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Puget, J. (1988). Social violence and psychoanalysis in Argentina: The unthinkable and the unthought. Free Associations, 1(13):84-140.

(1988). Free Associations, 1(13):84-140

Social violence and psychoanalysis in Argentina: The unthinkable and the unthought

Janine Puget

1 Introduction

In 1984 a symposium on mental health was held in Buenos Aires, its object to ‘analyse’ the effects of social and political repression from a psychological standpoint. There were 1600 participants at the meeting, the first public event of the democratic period since the military government to investigate the field of psychology. The speakers' aim was to trigger off ideas, later discussed in small groups.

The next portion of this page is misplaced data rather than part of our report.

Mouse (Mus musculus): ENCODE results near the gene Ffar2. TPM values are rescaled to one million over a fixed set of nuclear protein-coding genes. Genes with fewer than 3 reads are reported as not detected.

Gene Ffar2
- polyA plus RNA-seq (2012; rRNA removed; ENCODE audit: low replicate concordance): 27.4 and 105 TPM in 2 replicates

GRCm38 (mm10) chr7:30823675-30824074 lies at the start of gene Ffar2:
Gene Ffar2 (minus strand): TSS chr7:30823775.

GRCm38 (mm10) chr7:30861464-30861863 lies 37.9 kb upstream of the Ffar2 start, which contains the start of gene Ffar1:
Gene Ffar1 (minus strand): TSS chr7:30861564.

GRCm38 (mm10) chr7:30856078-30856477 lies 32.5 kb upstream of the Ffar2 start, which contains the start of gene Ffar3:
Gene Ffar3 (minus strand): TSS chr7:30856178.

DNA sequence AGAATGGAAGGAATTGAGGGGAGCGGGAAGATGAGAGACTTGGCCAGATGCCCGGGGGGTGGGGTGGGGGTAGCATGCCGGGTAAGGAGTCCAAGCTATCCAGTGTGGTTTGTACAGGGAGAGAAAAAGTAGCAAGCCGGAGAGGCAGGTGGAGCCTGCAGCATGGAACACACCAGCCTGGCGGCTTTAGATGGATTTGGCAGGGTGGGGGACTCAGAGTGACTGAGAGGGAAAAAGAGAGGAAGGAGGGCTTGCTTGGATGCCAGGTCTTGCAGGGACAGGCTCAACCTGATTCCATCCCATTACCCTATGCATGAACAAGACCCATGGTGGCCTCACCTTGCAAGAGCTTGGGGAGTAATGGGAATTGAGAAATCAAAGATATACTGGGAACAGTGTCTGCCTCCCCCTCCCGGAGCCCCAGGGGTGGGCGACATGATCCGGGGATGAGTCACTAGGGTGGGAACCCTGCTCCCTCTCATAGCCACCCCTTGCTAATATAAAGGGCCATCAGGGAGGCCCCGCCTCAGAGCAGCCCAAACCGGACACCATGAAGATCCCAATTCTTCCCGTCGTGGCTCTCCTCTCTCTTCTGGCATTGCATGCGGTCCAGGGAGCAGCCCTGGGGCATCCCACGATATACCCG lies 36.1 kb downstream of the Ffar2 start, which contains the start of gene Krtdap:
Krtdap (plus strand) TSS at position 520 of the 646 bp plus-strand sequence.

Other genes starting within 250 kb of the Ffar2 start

Professor Gregorio Klimovsky, an epistemologist and member of the National Commission for the Disappeared (CONADEP), referred to the need to

understand, explain and theorize about what has happened, not merely as an exercise in scientific curiosity, but because only by clearly articulating the events that have taken place will it be possible to ascertain the causes and laws which would prevent a future repetition of those events … From an epistemological point of view this presents an enormous challenge: to introduce knowledge in an attempt to produce objective views, and at the same time not to be indifferent to the values implicit in knowledge.

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